These soft skills will not only come in handy when supervising and supporting the nurses under you.
They will also come in handy when you have to meet the expectations and current needs of the stakeholders, whether you oversee a single healthcare facility or a network of those healthcare facilities.
The Administrative Jobs For Nurses
Various roles fall under the Nursing Administration umbrella, and each of them comes with different tasks and different levels of responsibility.
We will look at the types of Nurse Administrators and their roles in healthcare settings.
Here are the main Administrative Nurse jobs further highlighted:
Nurse Shift Supervisor, Charge Nurse, And Nurse Shift Leader
All the nurses who act as the direct supervisors or managers of the nursing staff in a unit go by the above titles of Charge Nurse, Nurse Shift Supervisor, and Nurse Shift Leader.
Their responsibilities are:
- Creating work schedules
- Dealing with staffing matters such as call-offs (which occur when nurses are required to go home because of decreased patient load)
- Make sure all the policies are followed
- Overseeing patient discharges and admissions
- Training of new staff
- Treatment plans reviewing
As you check out the above responsibilities, note that these kinds of nurses hardly give direct patient care, but there are instances where they might have to be involved during an emergency.
Most Charge Nurses work at hospitals, nursing facilities, and other healthcare facilities that employ nursing units.
There are certified Nurse Managers across various healthcare settings.
A Nurse Manager has several duties like the Charge Nurse, but they have additional roles.
Besides supervision and staffing, the Nurse Managers will be responsible for staff evaluations, hiring, and more personnel responsibilities.
Besides, Nurse Managers are not just at the helm during their shifts like Nurse Charges are, but they are always responsible for their units.
They have the following roles:
- Ensuring the improvement of patient care quality
- Staff training
- Addressing patient complaints and concerns
- Budgeting and ordering supplies
- Scheduling and management of leave requests
- Crisis responses
- Working closely with a team working on complicated patient cases
Hardly do Nurse Managers offer direct patient care.
But, they might interact with patients, especially in cases where there are complaints and concerns.
Director of Nursing
The Director of Nursing is a leadership nurse administrating position that oversees various nursing units.
This role requires you to be accountable for the care offered by the nursing staff that works under you.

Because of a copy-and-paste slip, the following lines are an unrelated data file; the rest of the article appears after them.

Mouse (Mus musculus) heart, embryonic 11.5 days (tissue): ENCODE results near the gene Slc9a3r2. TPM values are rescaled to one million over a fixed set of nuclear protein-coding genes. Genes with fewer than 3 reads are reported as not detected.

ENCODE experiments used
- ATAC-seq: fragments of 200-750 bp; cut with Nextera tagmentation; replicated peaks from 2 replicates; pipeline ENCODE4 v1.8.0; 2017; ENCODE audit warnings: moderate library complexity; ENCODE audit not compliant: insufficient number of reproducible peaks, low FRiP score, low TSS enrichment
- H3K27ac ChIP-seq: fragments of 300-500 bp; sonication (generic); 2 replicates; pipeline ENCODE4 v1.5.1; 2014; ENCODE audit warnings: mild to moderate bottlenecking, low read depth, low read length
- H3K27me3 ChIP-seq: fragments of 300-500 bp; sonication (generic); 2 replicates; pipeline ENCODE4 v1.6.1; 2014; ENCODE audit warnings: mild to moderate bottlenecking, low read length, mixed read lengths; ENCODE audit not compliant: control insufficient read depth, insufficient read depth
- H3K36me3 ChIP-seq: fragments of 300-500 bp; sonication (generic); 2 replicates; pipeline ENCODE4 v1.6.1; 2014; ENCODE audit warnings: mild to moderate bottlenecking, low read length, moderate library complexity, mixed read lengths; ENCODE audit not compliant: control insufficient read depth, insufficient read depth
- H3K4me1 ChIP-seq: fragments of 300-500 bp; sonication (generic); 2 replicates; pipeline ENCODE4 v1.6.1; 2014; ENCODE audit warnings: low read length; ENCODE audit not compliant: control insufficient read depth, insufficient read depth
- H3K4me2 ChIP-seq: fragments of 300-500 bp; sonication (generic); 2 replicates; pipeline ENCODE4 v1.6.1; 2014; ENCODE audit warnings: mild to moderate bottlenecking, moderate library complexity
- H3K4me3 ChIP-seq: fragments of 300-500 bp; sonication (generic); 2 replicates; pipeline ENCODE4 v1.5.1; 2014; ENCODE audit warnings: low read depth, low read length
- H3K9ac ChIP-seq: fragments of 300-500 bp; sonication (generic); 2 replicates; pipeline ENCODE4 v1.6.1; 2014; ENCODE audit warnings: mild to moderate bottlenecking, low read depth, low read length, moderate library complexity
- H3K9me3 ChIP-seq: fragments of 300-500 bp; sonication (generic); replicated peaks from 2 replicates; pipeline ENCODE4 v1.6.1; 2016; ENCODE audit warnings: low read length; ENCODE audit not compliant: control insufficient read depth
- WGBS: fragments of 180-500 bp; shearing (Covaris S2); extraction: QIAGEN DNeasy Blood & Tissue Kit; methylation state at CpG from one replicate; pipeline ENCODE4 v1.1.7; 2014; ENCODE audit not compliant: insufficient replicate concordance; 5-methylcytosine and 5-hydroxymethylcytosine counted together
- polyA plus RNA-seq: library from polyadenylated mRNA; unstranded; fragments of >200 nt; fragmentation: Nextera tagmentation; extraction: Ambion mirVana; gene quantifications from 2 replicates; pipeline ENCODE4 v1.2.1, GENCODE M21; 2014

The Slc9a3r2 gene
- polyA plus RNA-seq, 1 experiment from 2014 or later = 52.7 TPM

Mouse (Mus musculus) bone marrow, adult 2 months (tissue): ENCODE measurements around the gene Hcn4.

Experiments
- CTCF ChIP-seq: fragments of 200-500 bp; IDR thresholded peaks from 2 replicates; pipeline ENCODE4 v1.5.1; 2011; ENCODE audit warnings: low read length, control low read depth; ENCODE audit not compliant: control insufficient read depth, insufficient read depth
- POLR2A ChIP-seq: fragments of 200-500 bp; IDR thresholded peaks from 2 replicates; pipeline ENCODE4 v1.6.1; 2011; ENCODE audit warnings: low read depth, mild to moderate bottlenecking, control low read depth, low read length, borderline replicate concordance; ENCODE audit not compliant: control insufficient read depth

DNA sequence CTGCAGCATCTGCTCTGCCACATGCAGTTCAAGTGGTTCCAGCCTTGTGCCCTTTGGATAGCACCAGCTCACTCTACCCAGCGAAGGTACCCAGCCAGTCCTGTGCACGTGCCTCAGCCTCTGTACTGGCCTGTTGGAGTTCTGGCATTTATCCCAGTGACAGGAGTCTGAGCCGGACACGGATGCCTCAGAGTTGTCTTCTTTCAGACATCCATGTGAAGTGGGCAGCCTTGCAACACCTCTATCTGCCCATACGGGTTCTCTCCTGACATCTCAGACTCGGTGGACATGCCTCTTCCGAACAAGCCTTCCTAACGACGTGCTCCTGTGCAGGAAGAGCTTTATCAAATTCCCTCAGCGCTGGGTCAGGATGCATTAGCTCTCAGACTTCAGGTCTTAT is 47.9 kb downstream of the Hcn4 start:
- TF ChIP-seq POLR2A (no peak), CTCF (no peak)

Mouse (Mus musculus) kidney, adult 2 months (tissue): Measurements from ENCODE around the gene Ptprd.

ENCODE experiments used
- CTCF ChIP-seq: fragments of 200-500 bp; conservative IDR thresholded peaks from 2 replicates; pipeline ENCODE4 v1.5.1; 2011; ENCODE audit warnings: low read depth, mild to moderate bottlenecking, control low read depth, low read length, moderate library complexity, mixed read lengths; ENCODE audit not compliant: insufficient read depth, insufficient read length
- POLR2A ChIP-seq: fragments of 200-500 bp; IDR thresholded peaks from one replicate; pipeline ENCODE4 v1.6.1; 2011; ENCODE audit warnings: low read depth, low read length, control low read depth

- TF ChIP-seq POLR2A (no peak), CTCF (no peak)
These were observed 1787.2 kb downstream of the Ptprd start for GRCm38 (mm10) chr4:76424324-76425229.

The roles of this position are as follows:
- Staff needs assessments
- The creation of job descriptions
- Department budget planning
- Dealing with staffing issues such as terminations
- Quality-control and assurance program implementation
- Creating department policies
- Participating in the frequent facility leaders’ meetings
Generally, from the above roles, we see that the Director of Nursing is actively involved in implementing changes to ensure quality patient care and safety.
In most healthcare facilities, the Director of Nursing could also serve as the face of the nursing department and provide communication to other facility leaders, families of patients, patients, and even the public.
Chief Nursing Officer
The Chief Nursing Officer usually takes on the executive role in most healthcare organizations.
Most of them will use their nursing knowledge to ensure that operations within the healthcare facility they work in are efficient and meet the expected quality of patient care, budgetary allocations, and other critical concerns.
Chief Nursing Officers will often meet with other facility leaders to offer a nursing perspective on any proposed changes.
This ensures that any changes proposed and implemented are exactly in line with the nursing best practices.
This type of Nursing Administrator handles the following administrative nursing roles:
- New patient programs management
- Profit margins improvement
- Creating new policies while working closely with other healthcare executives
- Conducting quality assessments
- Serving as a liaison between other healthcare facility leaders and departments
As per the above roles, it is evident that there is no direct patient care.
The truth is that the Chief Nursing Officer will spend a good chunk of their time not in inpatient care units but office settings.
Still, they are always informed of the goings-on within all the units in their organization.
The Nurse Administrator’s Salary
According to the U.S. Bureau of Labor Statistics, the Nurse Administrator is an executive employee, and they can earn more than $120,000 annually.
The same BLS states that the Nurse Administrator’s senior salary is around $81,000.